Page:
Cast & Crew
Giles: Greg Krosnes
Phyllida: LaVita Brooks
Eye-o Julie Reinbold
Ear-o: Teresa Morrow
The Shepherd of Clouds: Reginald C. Brown
Narrator: Richard Jones
Narrator: Robert Arnold
Sound Effects: Teresa Morrow
Sound Effects: Marques Brown
Producer: Eric Sefton
Adaptation: Marques Brown
Director: Teresa Morrow
Announcer: Tom Badgett
Artist: Teresa Morrow
The Memphis Children’s Theatre Festival has become the highlight of our spring. Presented by Voices of the South, this colorful, inviting, and downright fun festival has such a great vibe and presents so much enchanting theater that it’s impossible not to fall in love with it.
2010 marks Chatterbox’s third year of participating in the festival, and as always, we wanted to do something really special. This year’s show is the product of a collaboration between three exceptional talents: Teresa Morrow, Marques Brown, and Karen Strachan.
First, the script. We knew we wanted something interactive, kid-friendly, and engaging (but not overly familiar). In her online wanderings, Teresa discovered American naturalist and writer Henry Beston, whose life story is a fascinating tale in its own right. In “The Shepherd of Clouds,” we recognized an excellent story that not only fit our criteria, but that also gave us an opportunity to address — in a gentle, mythical, kid-friendly manner — the catastrophic flooding that had recently taken place in Tennessee.
Marques took the story and generated an utterly charming stage adaptation. Teresa assembled and coached a cast of top-notch performers, which includes some old favorites as well as some brand-new voices. And Karen provided the perfect finishing touch by designing a craft project that would allow the audience to become part of the show.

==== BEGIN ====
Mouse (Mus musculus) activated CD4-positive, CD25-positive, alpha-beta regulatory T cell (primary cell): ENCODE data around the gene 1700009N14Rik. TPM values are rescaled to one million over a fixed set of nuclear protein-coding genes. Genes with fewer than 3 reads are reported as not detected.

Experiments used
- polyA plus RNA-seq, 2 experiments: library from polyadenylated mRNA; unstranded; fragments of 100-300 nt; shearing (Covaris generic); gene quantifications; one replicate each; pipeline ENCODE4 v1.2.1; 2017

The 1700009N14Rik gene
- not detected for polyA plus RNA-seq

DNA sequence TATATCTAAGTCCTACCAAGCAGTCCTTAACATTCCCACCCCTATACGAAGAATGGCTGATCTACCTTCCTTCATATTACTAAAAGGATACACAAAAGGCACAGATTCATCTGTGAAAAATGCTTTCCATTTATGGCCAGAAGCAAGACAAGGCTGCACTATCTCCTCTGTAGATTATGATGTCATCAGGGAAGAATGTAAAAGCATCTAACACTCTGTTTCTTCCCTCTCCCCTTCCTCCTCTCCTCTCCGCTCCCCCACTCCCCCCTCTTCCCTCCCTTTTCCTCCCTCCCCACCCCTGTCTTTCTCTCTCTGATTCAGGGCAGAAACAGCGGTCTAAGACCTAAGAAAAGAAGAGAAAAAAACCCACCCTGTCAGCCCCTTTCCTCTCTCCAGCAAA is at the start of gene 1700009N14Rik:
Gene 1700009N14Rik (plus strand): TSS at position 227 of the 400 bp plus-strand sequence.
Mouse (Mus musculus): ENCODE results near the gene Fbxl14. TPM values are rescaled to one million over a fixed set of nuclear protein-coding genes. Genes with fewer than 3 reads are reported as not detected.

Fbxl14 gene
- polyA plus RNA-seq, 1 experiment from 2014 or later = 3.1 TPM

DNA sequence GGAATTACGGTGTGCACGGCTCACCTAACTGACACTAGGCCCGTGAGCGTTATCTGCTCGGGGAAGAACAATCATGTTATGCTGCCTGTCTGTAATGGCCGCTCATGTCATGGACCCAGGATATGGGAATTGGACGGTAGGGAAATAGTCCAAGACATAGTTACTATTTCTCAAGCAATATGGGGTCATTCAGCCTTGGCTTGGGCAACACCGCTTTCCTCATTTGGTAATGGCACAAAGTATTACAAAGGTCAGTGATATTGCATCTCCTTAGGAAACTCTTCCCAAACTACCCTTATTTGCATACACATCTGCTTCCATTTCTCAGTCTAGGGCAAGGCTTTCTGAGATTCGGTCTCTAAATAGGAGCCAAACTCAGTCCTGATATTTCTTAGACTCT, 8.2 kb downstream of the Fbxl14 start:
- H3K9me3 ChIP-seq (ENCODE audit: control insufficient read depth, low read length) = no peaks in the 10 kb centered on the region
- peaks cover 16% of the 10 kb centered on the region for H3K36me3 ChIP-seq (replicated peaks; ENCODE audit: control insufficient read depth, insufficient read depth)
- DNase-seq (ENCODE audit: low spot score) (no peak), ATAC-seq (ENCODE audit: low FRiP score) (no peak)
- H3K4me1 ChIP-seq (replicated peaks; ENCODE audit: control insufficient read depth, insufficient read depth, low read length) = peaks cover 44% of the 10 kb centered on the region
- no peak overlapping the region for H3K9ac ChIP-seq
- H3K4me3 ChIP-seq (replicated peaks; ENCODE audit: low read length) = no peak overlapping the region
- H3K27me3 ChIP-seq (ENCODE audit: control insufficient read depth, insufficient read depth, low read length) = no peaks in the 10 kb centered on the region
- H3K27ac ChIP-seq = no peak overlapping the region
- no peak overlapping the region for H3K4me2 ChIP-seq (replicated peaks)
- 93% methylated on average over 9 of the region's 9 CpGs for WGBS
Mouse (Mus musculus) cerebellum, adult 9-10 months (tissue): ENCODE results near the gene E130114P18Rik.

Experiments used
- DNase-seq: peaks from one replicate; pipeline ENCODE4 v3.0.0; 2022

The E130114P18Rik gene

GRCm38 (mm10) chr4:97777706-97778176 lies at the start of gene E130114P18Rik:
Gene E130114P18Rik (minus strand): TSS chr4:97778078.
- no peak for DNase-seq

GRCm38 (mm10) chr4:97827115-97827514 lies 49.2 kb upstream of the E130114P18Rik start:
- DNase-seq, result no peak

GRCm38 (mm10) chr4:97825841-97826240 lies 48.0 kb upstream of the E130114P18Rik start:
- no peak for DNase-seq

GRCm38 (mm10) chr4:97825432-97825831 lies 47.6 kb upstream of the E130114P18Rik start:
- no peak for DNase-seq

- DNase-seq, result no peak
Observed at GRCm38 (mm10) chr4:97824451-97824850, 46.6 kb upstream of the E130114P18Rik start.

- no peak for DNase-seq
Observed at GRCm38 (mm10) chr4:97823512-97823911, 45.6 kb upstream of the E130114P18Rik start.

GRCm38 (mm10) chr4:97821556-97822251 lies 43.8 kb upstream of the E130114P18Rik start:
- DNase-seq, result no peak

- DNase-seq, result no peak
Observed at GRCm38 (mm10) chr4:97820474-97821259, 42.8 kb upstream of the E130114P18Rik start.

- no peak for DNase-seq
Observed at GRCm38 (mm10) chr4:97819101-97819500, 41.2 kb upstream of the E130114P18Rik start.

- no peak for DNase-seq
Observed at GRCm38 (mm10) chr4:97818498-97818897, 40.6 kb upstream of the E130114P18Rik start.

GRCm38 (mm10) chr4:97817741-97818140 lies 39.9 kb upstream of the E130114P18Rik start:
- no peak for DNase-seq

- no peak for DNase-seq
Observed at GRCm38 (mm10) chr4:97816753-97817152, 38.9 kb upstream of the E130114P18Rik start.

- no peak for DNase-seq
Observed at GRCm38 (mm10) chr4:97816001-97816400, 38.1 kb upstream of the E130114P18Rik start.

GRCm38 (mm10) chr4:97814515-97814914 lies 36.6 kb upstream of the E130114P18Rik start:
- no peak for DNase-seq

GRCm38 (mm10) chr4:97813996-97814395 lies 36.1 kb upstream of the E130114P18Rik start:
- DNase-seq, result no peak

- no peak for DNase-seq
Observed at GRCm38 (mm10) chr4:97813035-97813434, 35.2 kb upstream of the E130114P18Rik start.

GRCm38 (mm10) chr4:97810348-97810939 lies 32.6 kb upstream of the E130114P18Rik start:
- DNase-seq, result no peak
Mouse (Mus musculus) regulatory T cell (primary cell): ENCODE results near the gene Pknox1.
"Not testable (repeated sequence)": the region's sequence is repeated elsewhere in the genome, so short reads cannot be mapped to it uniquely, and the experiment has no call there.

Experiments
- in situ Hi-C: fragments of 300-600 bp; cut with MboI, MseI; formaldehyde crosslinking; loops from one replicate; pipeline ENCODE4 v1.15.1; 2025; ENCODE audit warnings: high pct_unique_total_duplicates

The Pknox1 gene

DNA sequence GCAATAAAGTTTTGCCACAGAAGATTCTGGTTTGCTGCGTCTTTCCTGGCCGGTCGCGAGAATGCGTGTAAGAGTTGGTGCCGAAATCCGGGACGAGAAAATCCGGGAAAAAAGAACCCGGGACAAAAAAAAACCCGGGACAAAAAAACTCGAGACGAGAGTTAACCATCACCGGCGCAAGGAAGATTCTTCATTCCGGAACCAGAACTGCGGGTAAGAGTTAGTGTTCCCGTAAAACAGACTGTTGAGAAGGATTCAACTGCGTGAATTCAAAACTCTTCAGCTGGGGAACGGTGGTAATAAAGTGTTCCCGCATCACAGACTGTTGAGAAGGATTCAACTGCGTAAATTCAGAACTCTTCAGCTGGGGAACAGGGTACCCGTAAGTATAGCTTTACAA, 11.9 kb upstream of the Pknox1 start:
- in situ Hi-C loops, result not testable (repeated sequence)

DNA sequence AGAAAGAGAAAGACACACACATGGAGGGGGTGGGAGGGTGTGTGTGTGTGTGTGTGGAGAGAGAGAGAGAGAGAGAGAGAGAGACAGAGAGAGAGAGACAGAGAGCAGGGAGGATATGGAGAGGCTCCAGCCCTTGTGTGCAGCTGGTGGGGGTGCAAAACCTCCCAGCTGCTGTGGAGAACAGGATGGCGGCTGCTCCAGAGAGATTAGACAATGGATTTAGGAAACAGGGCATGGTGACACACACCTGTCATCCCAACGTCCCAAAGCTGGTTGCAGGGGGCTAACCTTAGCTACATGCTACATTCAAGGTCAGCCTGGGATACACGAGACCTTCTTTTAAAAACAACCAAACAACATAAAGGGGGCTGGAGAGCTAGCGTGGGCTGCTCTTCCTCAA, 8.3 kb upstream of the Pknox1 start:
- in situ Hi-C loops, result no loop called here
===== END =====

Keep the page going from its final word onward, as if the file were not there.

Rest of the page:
For that audience, the experience of the show started well before curtain time. On the day of the festival, kids visited the Chatterbox booth, where Karen, Marques, and I helped them create rain sticks using cardboard tubes and dried beans. (Collecting hundreds of paper towel and toilet paper tubes from my friends and colleagues was among the strangest things I’ve had to do recently.) They also signed and decorated the big poster boards that would later serve as thunder sheets. Then, when showtime came around, Marques and Teresa taught the audience how to use their rain sticks, poster board, and voices to create the sounds of wind, rain, and thunder.
The final result is “The Shepherd of Clouds.” I’m in awe of the production work that Eric Sefton did to make this unpredictable performance sound so good. But I think the recording still conveys the excitement, the wild energy, and (frankly) the chaos of performing along with 80-plus enthusiastic and engaged people, most of whom can still count their ages on ten fingers.
In short, then, we had a blast preparing, rehearsing, and performing this show. I hope you have the same experience listening to it.